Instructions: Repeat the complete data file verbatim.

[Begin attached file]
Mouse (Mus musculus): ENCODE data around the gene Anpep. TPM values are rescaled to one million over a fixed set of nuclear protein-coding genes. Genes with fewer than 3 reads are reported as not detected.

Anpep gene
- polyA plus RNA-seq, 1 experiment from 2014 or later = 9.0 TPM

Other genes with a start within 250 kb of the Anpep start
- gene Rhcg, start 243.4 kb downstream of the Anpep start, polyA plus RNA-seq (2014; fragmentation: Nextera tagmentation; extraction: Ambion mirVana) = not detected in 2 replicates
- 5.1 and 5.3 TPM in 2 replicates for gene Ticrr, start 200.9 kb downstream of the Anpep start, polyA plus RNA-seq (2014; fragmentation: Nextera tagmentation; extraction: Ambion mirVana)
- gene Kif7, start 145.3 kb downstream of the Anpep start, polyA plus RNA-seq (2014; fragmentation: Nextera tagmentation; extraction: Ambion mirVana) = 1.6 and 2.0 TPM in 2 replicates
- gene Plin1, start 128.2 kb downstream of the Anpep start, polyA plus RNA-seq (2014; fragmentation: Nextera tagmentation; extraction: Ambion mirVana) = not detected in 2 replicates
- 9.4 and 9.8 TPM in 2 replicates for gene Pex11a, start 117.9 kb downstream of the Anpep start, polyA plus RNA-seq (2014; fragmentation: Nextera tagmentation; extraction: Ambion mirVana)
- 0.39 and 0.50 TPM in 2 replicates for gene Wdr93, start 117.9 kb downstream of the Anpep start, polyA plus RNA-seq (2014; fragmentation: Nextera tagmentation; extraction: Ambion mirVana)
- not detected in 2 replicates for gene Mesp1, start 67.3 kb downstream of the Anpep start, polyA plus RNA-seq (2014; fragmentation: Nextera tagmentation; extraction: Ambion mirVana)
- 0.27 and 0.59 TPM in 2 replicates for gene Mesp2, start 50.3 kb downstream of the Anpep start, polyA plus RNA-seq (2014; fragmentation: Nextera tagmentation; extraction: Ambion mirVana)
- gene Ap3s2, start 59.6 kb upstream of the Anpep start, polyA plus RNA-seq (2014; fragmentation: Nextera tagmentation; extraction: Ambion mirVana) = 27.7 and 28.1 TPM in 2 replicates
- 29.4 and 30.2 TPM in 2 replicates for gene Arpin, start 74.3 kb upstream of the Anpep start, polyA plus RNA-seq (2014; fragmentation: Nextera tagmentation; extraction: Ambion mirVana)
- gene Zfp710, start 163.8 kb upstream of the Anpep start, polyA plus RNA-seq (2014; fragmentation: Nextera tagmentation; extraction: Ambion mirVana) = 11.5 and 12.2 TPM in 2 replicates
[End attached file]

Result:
Mouse (Mus musculus): ENCODE data around the gene Anpep. TPM values are rescaled to one million over a fixed set of nuclear protein-coding genes. Genes with fewer than 3 reads are reported as not detected.

Anpep gene
- polyA plus RNA-seq, 1 experiment from 2014 or later = 9.0 TPM

Other genes with a start within 250 kb of the Anpep start
- gene Rhcg, start 243.4 kb downstream of the Anpep start, polyA plus RNA-seq (2014; fragmentation: Nextera tagmentation; extraction: Ambion mirVana) = not detected in 2 replicates
- 5.1 and 5.3 TPM in 2 replicates for gene Ticrr, start 200.9 kb downstream of the Anpep start, polyA plus RNA-seq (2014; fragmentation: Nextera tagmentation; extraction: Ambion mirVana)
- gene Kif7, start 145.3 kb downstream of the Anpep start, polyA plus RNA-seq (2014; fragmentation: Nextera tagmentation; extraction: Ambion mirVana) = 1.6 and 2.0 TPM in 2 replicates
- gene Plin1, start 128.2 kb downstream of the Anpep start, polyA plus RNA-seq (2014; fragmentation: Nextera tagmentation; extraction: Ambion mirVana) = not detected in 2 replicates
- 9.4 and 9.8 TPM in 2 replicates for gene Pex11a, start 117.9 kb downstream of the Anpep start, polyA plus RNA-seq (2014; fragmentation: Nextera tagmentation; extraction: Ambion mirVana)
- 0.39 and 0.50 TPM in 2 replicates for gene Wdr93, start 117.9 kb downstream of the Anpep start, polyA plus RNA-seq (2014; fragmentation: Nextera tagmentation; extraction: Ambion mirVana)
- not detected in 2 replicates for gene Mesp1, start 67.3 kb downstream of the Anpep start, polyA plus RNA-seq (2014; fragmentation: Nextera tagmentation; extraction: Ambion mirVana)
- 0.27 and 0.59 TPM in 2 replicates for gene Mesp2, start 50.3 kb downstream of the Anpep start, polyA plus RNA-seq (2014; fragmentation: Nextera tagmentation; extraction: Ambion mirVana)
- gene Ap3s2, start 59.6 kb upstream of the Anpep start, polyA plus RNA-seq (2014; fragmentation: Nextera tagmentation; extraction: Ambion mirVana) = 27.7 and 28.1 TPM in 2 replicates
- 29.4 and 30.2 TPM in 2 replicates for gene Arpin, start 74.3 kb upstream of the Anpep start, polyA plus RNA-seq (2014; fragmentation: Nextera tagmentation; extraction: Ambion mirVana)
- gene Zfp710, start 163.8 kb upstream of the Anpep start, polyA plus RNA-seq (2014; fragmentation: Nextera tagmentation; extraction: Ambion mirVana) = 11.5 and 12.2 TPM in 2 replicates